The federal government framed its sweeping changes to university funding as a reprioritisation from arts to sciences to support the “jobs of the future”. But the details tell a very different story. While the package punishes arts students, it also deprives universities of the resources they need to teach STEM – science, technology, engineering and mathematics.
The government has been rightly criticised for undervaluing the contribution of humanities and social sciences (HASS) to the modern workforce. This HASS v STEM debate played into the Coalition government’s hands because it meant the wider impact of the changes was missed.
It is not about HASS v STEM. There are in fact few winners in the government’s package. The plan only makes sense as an attempt to shift the overall cost of university education from governments to students.
Most university students will either pay more, or the universities they study at will receive less money for teaching them. The biggest fee hikes will be felt by HASS students. However, despite the rhetoric from federal Education Minister Dan Tehan, per-student revenue for universities in key STEM disciplines will actually decrease.
In science and engineering, student fees will decline by $2000 per year to $7700, but the Commonwealth contribution will fall by even more, at $2760 per student. This represents a combined reduction of per-student revenue received by universities of 16 per cent in these disciplines. Universities also face the same level of per-student revenue decline in maths, where the increase in the Commonwealth contribution makes up less than half of the reduction in fees. Universities will even receive less income for any given nursing or teaching student.
The government may be hoping that lower fees will incentivise students to enrol in STEM courses. But reducing the revenue received by universities for science, engineering and maths students will stretch teaching resources, especially in expensive-to-run subjects. It may have a perverse effect: universities may actually be forced to limit enrolments in STEM due to constrained per-student revenue, and over-enrol where student fees are highest.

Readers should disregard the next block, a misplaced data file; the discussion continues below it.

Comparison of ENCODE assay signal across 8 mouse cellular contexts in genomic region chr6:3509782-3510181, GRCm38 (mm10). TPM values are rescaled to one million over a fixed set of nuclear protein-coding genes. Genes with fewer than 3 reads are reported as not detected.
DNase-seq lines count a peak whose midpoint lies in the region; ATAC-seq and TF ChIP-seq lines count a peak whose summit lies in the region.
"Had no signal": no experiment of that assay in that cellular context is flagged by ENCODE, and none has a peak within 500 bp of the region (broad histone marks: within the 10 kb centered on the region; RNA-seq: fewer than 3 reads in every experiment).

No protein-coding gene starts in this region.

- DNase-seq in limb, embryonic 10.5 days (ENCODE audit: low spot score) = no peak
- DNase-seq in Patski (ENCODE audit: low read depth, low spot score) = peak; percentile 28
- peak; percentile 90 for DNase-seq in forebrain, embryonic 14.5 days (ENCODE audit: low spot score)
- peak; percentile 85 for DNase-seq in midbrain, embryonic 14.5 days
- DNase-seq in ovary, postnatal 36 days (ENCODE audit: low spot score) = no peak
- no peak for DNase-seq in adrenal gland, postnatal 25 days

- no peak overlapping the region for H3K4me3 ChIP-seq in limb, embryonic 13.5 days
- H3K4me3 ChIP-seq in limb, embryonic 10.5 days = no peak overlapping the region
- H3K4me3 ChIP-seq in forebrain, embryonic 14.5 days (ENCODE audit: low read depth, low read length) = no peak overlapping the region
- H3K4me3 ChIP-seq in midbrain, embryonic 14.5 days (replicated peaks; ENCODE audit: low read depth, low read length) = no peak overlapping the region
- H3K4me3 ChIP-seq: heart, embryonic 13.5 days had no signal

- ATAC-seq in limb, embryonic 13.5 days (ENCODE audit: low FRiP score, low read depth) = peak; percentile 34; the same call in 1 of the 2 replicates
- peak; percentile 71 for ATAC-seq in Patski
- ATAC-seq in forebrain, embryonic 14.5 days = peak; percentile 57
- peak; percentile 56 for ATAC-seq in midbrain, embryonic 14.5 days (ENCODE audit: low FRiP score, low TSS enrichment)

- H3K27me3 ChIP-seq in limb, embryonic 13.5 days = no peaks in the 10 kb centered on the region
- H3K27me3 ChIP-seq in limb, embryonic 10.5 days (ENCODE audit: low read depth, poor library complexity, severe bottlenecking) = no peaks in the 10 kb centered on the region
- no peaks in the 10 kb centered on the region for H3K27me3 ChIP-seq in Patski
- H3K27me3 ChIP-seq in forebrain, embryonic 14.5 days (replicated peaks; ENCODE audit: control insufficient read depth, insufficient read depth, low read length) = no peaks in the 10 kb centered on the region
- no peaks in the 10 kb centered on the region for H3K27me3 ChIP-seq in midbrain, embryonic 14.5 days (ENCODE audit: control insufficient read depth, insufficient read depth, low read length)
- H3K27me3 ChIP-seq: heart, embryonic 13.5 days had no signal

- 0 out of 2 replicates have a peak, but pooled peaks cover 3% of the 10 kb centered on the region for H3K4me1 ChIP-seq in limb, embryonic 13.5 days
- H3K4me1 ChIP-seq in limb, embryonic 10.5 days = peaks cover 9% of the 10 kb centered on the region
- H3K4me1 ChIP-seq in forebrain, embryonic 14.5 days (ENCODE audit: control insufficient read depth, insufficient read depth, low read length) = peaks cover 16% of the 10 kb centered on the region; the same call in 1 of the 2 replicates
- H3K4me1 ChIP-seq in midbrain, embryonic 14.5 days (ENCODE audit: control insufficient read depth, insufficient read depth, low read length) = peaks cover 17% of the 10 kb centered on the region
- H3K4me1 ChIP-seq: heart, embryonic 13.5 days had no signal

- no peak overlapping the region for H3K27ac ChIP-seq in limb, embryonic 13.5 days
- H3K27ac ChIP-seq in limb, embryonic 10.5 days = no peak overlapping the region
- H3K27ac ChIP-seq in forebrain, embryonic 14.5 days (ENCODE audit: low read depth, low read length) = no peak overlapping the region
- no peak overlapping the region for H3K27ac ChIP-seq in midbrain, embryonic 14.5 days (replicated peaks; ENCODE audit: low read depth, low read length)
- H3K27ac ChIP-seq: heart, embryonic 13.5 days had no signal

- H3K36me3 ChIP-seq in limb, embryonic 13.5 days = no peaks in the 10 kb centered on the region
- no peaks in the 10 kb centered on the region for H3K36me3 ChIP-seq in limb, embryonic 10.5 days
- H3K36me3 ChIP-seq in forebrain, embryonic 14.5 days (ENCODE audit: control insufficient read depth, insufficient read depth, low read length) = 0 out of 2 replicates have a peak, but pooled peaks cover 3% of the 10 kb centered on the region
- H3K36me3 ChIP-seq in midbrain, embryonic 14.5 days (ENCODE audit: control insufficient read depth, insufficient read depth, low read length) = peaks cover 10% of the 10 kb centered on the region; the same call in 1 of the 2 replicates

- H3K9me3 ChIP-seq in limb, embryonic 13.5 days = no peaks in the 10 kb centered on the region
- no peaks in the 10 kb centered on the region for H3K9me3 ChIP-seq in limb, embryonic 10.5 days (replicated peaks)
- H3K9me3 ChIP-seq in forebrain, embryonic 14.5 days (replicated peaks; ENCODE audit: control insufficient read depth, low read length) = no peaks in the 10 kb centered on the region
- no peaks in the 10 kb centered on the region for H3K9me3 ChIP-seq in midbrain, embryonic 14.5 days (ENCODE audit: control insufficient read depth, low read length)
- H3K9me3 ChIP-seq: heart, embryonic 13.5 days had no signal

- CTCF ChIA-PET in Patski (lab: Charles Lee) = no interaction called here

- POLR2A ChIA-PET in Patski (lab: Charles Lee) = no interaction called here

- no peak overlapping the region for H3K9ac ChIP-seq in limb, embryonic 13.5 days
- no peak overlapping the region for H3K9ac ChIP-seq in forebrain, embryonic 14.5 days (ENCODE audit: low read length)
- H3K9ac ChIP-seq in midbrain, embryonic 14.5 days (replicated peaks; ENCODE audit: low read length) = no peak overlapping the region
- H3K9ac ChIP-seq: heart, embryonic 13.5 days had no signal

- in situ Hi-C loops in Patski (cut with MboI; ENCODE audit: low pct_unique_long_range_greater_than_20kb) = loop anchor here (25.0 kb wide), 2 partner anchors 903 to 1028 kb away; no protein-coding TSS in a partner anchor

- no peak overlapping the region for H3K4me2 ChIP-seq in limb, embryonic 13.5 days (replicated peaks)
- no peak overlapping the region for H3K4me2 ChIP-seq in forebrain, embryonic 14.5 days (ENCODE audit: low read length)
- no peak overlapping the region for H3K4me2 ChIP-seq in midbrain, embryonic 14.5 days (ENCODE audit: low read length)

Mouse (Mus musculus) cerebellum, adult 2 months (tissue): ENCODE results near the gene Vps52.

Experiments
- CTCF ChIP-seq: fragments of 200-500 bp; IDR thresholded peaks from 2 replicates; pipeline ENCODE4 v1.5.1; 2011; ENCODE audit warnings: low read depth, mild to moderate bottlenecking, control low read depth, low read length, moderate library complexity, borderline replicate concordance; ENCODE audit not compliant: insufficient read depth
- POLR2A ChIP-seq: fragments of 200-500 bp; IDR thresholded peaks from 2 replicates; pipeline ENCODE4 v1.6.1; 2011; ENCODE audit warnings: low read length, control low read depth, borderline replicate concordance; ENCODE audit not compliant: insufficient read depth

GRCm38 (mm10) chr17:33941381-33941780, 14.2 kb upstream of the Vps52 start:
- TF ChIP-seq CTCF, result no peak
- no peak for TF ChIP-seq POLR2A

The Coalition’s plan will significantly reduce the proportion of government funding in the university system as a whole. This proportion is already low by OECD standards and has left universities highly exposed to the drop in international student revenue from COVID-19.
The shift in the funding mix towards student fees is most acute in the humanities and social sciences. Students studying subjects such as history, philosophy, and politics, as well as those enrolled in social work, law, economics and business degrees, will pay $14,500 per year in fees. These students will contribute 93 per cent of the cost of their university education, while the Commonwealth’s decline to 7 per cent will account for only $1100 a year.
Fee increases will raise the proportion of the university funding mix that is paid by students. Overall, the proportion of university teaching revenue covered the federal government will decline by at least 6 per cent to 52 percent. This hastens the long-term decline in per-student base funding in the sector and is close to the 50-50 funding mix the government hoped to achieve with its failed fee deregulation agenda.
Greater reliance on student fees at this time will create deep intergenerational inequities. Domestic demand for university is poised to increase as a result of a poor jobs market and former treasurer Peter Costello’s baby boomers reaching university age. Demographics and the COVID crisis were about to collide with the government’s prior decision to cap Commonwealth contributions to teaching.
The government’s solution is for young people to pay more for their university education while they also face the brunt of the job losses from the pandemic fallout. Bigger university debts will mean longer repayments that act as an effective tax increase for graduates. Student loan repayments now start at incomes of only $45,000 per annum – about half the average full time wage. Repayments on university debt tend to hit when graduates are trying to save for a home deposit or pay childcare costs, disproportionately impacting women who are the majority of arts graduates.
The Education Minister has claimed he will deliver more domestic student places in a budget-neutral way. The details reveal it is not possible to increase access to quality higher education without increasing per-student Commonwealth funding. There are good reasons for senators from the cross bench, along with Labor and the Greens, to demand just that.
A version of this piece was originally published in the Sydney Morning Herald on 22 June 2020.